Kentucky Capitol (Getty Images)
A majority of Kentucky voters believe businesses and institutions should make their own decisions regarding diversity, equity and inclusion (DEI) programs without politicians’ input, a new poll found.
According to results released Tuesday by the Foundation for a Healthy Kentucky, a poll of 625 registered Kentucky voters found 71% believe businesses and institutions should be allowed to make decisions regarding their DEI education and training programs without government interference. The poll also found that 26% responded they believed businesses and institutions should not and 3% were unsure.
Mason-Dixon Polling & Strategy, which has a 2.7 out of 3 stars from FiveThirtyEight, conducted the poll between Jan. 30 and Feb. 4. The margin of error was no more than plus or minus four percentage points.
By phone, voters were asked: “Do you feel that Kentucky businesses and institutions should or should not be allowed to make decisions regarding their own diversity, equity and inclusion education and training programs without government interference?”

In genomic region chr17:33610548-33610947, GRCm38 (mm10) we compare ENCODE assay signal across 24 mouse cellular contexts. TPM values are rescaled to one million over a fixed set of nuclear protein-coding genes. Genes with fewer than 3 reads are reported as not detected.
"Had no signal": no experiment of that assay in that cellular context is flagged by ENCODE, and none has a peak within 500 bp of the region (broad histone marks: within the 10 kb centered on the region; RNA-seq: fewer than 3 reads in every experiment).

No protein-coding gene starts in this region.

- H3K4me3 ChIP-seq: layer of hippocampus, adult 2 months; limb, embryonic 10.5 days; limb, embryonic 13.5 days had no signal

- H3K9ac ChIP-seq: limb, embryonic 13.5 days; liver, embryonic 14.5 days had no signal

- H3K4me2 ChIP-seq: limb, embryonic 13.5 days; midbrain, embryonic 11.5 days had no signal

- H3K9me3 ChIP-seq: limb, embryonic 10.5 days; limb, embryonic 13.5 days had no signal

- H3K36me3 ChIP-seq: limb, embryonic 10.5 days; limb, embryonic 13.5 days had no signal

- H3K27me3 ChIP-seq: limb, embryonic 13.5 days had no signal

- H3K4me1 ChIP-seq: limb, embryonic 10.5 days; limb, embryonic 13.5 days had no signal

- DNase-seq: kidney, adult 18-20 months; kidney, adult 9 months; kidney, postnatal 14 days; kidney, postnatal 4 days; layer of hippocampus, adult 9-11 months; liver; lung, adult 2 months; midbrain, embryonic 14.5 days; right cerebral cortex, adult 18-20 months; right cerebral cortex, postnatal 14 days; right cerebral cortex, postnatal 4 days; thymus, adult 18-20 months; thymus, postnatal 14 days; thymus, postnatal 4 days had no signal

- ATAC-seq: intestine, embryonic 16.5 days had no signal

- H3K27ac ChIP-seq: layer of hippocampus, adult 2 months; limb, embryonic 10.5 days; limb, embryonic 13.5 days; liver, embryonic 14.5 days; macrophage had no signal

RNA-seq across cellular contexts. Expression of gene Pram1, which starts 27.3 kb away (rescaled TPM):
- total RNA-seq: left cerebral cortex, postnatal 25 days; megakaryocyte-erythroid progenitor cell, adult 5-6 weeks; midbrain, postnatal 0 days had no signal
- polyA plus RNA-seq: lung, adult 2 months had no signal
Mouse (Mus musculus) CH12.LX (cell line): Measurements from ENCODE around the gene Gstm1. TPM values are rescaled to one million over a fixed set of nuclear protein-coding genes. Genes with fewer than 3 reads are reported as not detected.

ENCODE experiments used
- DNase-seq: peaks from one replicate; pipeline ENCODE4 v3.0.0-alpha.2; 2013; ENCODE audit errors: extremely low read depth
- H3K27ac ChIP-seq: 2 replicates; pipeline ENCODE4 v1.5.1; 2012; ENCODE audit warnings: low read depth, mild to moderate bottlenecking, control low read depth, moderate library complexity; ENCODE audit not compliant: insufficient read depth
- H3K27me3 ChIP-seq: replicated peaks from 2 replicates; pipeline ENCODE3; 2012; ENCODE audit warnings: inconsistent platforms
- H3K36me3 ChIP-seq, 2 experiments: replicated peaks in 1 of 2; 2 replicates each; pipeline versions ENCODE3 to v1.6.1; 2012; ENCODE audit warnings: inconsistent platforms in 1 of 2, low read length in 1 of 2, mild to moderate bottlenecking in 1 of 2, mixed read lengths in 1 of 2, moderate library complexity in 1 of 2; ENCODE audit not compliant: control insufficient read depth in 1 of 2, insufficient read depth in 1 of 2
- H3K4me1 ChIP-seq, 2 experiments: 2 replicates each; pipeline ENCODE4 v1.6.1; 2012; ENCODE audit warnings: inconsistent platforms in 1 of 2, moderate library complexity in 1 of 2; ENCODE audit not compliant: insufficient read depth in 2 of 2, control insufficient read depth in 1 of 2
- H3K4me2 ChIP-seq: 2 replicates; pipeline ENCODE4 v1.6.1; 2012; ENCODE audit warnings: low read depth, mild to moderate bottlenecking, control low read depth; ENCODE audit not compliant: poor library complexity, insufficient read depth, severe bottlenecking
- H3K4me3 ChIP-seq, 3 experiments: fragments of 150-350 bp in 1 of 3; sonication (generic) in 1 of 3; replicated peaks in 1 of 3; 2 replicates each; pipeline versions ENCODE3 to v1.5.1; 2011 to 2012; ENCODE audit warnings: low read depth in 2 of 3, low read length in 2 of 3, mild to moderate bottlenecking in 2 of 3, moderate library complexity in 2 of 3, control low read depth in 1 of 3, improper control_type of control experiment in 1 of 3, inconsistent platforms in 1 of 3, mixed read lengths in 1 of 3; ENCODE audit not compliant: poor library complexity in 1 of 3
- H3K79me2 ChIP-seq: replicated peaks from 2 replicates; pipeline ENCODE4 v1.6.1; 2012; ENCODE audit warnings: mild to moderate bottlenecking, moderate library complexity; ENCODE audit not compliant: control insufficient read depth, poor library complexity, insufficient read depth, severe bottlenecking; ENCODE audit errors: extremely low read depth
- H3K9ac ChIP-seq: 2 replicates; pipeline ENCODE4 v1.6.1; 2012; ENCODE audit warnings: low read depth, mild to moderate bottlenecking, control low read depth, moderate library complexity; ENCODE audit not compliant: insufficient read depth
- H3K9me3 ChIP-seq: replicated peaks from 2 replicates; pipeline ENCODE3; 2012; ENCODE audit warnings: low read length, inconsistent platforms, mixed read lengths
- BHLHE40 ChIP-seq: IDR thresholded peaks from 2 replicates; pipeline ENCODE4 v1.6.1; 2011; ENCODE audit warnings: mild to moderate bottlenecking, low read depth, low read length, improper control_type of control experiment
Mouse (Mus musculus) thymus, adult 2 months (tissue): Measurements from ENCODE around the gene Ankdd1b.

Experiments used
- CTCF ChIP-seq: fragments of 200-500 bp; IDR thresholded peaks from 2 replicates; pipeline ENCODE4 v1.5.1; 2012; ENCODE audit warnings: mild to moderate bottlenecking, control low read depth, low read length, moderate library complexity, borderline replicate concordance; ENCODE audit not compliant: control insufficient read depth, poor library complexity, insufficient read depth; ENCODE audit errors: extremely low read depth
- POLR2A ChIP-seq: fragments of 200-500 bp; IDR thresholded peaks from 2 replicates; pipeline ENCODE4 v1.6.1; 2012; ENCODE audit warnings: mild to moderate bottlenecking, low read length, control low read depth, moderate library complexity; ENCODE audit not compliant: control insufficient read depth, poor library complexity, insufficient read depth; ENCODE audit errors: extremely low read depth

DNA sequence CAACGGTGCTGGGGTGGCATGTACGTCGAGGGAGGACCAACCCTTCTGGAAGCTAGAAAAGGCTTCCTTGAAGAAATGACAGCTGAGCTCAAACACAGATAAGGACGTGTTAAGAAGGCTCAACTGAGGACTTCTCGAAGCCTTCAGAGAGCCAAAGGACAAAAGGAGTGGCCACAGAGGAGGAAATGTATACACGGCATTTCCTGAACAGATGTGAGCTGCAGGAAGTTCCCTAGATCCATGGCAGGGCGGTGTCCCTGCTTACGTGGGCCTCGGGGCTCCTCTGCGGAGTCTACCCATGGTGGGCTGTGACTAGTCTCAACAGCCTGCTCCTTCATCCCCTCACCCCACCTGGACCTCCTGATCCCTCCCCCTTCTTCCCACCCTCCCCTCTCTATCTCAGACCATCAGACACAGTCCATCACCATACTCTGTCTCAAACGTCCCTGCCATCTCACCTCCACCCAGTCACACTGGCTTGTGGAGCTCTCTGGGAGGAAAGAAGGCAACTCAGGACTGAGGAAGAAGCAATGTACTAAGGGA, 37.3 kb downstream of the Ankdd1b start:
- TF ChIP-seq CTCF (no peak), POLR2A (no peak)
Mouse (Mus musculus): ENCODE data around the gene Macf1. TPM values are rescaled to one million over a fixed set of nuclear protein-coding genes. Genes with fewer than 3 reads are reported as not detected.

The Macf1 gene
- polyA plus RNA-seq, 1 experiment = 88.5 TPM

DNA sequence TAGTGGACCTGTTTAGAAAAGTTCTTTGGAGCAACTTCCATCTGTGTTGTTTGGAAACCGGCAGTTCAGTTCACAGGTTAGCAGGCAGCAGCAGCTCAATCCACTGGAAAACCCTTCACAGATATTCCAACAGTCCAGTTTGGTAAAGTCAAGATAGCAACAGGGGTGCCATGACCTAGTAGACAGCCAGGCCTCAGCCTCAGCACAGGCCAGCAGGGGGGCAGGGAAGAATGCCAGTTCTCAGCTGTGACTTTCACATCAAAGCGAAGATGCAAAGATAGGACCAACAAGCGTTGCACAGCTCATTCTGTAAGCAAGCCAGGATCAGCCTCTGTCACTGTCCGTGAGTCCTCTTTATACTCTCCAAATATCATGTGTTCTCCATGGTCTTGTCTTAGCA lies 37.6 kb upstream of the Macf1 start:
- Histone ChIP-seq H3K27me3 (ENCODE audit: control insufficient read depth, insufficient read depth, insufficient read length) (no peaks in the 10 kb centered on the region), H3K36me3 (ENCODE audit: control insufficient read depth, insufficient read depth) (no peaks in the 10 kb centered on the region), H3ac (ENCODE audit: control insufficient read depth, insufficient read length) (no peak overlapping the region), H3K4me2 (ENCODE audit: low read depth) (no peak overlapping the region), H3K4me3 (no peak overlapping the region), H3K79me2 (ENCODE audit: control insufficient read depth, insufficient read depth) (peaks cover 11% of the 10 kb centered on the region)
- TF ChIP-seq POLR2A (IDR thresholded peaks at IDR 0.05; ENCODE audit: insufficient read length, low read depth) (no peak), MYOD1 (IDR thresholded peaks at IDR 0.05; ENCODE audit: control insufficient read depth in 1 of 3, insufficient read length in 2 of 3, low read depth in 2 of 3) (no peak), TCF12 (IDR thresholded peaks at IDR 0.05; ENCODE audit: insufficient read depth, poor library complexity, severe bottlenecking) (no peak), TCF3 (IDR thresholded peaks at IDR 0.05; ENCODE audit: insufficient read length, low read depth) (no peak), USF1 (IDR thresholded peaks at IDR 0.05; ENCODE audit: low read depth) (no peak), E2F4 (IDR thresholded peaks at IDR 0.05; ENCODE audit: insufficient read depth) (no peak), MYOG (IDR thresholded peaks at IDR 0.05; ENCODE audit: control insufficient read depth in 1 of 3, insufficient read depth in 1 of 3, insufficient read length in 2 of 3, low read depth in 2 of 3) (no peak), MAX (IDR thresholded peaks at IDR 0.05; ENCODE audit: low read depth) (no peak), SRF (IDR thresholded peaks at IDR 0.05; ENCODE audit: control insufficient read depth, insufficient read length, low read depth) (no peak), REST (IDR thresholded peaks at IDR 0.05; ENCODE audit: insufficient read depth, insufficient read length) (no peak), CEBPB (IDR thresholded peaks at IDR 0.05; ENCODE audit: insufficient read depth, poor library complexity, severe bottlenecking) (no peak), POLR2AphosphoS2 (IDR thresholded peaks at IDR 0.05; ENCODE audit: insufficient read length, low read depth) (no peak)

By political party, 74% of Democrats polled said businesses and institutions should be able to make their own decisions about DEI, as well as 67% of Republicans and 72% of independent voters. Additionally, 27% of Republicans polled thought businesses and institutions should not make their own decisions about DEI, as well as 25% of Democrats and 25% of independents.
During the committee hearing on SB 6, the bill’s primary sponsor Senate Republican Whip Mike Wilson, of Bowling Green, said “when the prohibitions and discriminatory concepts are reviewed, the vast majority of Kentucky will find the limitations to be common sense and uncontroversial.”
“The discriminatory concept prohibitions listed in this bill do not prohibit diversity initiatives,” Wilson said at the time. “They prohibit initiatives that would tend to pit ethnic groups or possibly two genders against each other.”
Democratic Gov. Andy Beshear has been a proponent of DEI initiatives, particularly for businesses who have them and want to relocate to the commonwealth.
“We talk about equity and it’s something we should all want in our heart, everyone to have true opportunity not held back by hundreds of years of unequal treatment,” the governor said during a recent Black History Month celebration. “And just think about inclusion. It’s what we teach each and every one of our kids how we’re supposed to approach this world as one people, one Team Kentucky.”
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